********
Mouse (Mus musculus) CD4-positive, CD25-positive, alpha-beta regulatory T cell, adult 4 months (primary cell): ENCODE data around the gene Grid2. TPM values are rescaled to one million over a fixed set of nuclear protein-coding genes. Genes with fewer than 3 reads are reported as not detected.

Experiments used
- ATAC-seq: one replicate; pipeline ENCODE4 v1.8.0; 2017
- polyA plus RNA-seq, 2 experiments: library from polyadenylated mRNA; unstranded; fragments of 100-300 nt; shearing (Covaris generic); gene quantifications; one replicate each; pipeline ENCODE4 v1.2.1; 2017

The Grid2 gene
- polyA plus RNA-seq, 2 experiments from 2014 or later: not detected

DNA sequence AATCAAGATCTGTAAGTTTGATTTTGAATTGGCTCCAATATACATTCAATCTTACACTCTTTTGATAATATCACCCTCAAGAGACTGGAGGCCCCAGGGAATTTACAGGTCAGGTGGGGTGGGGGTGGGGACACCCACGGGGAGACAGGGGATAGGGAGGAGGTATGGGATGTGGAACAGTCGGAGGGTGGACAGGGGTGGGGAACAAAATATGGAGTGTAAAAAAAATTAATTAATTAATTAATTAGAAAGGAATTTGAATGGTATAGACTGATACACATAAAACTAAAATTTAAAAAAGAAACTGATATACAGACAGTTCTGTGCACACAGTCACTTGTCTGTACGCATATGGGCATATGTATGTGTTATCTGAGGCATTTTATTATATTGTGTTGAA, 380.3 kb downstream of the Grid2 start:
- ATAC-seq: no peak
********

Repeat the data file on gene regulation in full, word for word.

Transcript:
Mouse (Mus musculus) CD4-positive, CD25-positive, alpha-beta regulatory T cell, adult 4 months (primary cell): ENCODE data around the gene Grid2. TPM values are rescaled to one million over a fixed set of nuclear protein-coding genes. Genes with fewer than 3 reads are reported as not detected.

Experiments used
- ATAC-seq: one replicate; pipeline ENCODE4 v1.8.0; 2017
- polyA plus RNA-seq, 2 experiments: library from polyadenylated mRNA; unstranded; fragments of 100-300 nt; shearing (Covaris generic); gene quantifications; one replicate each; pipeline ENCODE4 v1.2.1; 2017

The Grid2 gene
- polyA plus RNA-seq, 2 experiments from 2014 or later: not detected

DNA sequence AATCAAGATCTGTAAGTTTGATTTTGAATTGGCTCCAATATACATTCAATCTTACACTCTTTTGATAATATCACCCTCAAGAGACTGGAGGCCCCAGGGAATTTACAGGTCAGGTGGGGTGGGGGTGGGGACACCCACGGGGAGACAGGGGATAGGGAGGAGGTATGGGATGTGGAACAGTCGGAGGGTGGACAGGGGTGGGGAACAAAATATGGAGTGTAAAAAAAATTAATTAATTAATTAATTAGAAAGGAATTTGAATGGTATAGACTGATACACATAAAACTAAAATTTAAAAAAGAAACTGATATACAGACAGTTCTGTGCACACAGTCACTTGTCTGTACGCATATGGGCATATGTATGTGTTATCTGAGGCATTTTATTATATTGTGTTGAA, 380.3 kb downstream of the Grid2 start:
- ATAC-seq: no peak